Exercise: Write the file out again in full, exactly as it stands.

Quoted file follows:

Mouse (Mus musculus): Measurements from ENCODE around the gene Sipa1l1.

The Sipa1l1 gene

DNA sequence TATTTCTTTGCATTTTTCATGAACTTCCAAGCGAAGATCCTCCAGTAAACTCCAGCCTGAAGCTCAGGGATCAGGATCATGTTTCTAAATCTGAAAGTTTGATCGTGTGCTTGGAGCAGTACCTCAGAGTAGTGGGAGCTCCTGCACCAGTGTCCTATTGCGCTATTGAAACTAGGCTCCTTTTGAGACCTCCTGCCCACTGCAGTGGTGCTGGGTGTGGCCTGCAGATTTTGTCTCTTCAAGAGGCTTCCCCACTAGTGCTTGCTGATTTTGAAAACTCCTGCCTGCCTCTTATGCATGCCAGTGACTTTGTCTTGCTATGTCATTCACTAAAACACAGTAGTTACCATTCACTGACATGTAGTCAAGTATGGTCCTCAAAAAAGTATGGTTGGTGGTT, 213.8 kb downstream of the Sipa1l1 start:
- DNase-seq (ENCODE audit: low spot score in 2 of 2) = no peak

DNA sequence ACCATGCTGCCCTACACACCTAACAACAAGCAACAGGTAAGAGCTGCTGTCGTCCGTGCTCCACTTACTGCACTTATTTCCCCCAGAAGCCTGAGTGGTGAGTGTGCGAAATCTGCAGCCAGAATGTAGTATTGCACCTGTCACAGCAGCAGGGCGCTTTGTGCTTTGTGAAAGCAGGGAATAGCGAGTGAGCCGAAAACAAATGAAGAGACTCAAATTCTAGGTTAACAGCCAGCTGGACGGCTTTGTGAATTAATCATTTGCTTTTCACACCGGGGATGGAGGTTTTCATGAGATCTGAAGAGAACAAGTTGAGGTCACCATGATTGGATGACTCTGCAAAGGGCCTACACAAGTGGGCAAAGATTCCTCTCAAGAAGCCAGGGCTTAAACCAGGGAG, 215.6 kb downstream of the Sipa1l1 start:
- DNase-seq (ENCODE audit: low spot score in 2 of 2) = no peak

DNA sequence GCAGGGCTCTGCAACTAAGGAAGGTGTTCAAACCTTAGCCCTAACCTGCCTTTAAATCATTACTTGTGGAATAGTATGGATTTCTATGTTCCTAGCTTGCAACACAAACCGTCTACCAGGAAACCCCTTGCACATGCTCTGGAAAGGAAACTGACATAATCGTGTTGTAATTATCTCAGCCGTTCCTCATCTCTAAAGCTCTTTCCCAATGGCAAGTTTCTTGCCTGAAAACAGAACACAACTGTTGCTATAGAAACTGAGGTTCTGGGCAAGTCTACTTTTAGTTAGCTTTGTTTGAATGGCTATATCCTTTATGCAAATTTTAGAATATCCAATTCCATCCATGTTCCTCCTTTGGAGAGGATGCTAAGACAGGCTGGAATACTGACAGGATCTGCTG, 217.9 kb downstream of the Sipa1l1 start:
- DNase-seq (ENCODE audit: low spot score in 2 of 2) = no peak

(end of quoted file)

Mouse (Mus musculus): Measurements from ENCODE around the gene Sipa1l1.

The Sipa1l1 gene

DNA sequence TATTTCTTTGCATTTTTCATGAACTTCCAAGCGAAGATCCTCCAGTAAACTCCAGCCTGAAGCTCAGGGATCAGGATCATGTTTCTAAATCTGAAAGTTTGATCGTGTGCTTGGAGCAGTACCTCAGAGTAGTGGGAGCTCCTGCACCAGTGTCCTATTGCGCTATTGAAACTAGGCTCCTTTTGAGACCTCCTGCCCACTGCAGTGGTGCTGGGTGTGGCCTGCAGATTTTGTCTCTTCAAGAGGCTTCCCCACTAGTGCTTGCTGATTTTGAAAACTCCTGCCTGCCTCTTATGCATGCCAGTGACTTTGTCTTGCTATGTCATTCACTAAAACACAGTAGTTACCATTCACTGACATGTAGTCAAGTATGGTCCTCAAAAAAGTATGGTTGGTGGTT, 213.8 kb downstream of the Sipa1l1 start:
- DNase-seq (ENCODE audit: low spot score in 2 of 2) = no peak

DNA sequence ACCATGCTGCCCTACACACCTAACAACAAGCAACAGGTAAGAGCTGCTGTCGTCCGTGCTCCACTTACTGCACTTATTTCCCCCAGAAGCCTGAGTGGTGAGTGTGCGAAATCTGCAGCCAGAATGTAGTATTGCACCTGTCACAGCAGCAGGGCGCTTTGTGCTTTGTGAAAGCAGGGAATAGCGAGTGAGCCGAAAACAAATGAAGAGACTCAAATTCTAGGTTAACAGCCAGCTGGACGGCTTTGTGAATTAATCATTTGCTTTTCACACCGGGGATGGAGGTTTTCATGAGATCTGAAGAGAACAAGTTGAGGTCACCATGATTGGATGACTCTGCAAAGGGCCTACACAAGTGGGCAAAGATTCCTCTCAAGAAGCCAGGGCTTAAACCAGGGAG, 215.6 kb downstream of the Sipa1l1 start:
- DNase-seq (ENCODE audit: low spot score in 2 of 2) = no peak

DNA sequence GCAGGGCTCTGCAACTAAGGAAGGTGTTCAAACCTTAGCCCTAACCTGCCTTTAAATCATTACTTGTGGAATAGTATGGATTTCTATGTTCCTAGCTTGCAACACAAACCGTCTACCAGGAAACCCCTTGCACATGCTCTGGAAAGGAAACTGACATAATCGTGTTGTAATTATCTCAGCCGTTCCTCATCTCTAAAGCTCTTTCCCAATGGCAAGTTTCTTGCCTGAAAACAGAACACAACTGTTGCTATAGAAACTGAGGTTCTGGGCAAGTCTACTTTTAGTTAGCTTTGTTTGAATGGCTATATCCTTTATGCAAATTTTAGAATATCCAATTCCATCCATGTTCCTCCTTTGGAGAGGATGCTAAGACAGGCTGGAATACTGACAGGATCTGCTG, 217.9 kb downstream of the Sipa1l1 start:
- DNase-seq (ENCODE audit: low spot score in 2 of 2) = no peak